3. Perry J, Burnfield JM, eds. Gait Analysis: Normal and Pathological Function. Journal of Sports Science & Medicine. 2010;9(2):353.

 

What’s wrong with this picture? (Besides the fact that you probably shouldn’t run with your dog on asphalt)    There’s been a lot of incongruency in the media as of late. This particular gal, with your head rotation to the right is going against the harmony of neurology and physiology. Let me explain…   This particular gal, with her rotated to the right is going against the way the nervous system is designed to work.  In a post  in the last week or so (the massage cream one and  incongruent movement) we talked about tonic neck responses. When the head is rotated to one side, that upper and lower extremity should extend while the contralateral side should flex. This poor gal is fighting her own neurology!     Also note that she really doesn’t have that much hip extension on the right and increases her lumbar lordosis to compensate. Gee whizz. You’d a thought they would have done better…   So much for the photo op : -)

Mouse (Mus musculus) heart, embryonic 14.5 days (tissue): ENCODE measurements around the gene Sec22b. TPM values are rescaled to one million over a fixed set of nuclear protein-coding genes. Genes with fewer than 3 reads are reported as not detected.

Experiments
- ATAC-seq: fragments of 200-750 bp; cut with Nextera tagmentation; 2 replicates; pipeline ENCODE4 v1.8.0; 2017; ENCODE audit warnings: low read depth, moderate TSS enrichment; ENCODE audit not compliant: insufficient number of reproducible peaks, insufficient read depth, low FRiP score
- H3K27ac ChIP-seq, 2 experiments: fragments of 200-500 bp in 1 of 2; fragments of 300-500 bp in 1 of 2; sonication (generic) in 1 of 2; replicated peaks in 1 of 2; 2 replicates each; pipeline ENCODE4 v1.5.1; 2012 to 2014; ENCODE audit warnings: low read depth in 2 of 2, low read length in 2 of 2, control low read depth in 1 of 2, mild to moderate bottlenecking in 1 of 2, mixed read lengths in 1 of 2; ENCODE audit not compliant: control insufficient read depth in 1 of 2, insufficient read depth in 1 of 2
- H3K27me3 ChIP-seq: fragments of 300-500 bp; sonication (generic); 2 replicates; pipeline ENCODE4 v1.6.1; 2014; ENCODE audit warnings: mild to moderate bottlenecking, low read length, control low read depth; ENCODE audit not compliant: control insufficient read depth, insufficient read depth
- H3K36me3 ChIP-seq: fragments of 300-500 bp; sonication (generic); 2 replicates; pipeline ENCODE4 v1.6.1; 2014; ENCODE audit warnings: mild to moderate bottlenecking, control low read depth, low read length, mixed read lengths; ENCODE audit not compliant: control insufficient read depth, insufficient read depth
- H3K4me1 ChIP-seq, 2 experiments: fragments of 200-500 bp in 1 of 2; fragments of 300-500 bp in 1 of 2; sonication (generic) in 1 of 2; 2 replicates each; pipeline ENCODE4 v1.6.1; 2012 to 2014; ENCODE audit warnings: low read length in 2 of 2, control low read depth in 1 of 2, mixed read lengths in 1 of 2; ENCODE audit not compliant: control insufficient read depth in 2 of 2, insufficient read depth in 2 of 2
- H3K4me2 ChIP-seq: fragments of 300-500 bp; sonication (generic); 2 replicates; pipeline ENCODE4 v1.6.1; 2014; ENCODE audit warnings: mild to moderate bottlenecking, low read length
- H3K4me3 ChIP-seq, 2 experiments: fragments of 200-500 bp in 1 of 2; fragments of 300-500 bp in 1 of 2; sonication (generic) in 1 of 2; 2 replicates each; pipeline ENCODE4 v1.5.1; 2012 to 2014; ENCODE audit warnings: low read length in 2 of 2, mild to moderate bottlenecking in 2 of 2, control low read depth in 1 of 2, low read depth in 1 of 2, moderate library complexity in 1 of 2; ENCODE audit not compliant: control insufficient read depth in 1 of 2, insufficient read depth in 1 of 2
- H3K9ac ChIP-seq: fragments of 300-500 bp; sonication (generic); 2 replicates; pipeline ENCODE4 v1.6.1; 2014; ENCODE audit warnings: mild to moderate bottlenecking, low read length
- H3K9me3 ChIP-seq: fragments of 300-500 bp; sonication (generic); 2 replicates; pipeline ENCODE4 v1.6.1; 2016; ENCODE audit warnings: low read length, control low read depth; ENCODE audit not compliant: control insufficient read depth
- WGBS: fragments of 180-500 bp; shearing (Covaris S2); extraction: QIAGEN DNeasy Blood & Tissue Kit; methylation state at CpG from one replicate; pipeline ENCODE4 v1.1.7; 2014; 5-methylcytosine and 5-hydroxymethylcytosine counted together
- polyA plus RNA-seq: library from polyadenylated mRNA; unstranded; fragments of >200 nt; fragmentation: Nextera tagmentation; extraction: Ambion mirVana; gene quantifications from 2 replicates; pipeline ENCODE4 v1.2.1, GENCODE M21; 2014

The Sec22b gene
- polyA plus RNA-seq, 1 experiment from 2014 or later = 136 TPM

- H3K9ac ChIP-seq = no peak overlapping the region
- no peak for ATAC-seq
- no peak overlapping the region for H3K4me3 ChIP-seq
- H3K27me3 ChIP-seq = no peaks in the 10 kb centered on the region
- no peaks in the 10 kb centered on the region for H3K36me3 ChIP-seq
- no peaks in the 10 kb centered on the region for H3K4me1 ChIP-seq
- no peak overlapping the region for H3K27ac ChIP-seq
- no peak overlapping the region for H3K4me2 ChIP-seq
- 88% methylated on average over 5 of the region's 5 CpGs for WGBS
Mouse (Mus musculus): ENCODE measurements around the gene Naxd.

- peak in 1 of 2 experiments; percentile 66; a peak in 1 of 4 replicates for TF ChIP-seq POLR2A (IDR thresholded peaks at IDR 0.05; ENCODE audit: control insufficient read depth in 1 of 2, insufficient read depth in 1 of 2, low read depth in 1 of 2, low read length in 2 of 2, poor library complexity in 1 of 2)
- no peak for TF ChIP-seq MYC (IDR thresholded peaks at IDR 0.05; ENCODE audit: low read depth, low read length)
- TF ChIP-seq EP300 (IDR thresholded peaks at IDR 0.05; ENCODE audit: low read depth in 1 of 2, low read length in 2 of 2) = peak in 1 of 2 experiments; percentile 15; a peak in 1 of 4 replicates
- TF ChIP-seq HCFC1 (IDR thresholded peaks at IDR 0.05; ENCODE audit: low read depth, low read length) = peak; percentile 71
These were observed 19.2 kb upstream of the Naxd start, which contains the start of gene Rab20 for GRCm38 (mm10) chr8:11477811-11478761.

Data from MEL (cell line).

What’s wrong with this picture? (Besides the fact that you probably shouldn’t run with your dog on asphalt) 

There’s been a lot of incongruency in the media as of late. This particular gal, with your head rotation to the right is going against the harmony of neurology and physiology. Let me explain…

 This particular gal, with her rotated to the right is going against the way the nervous system is designed to work.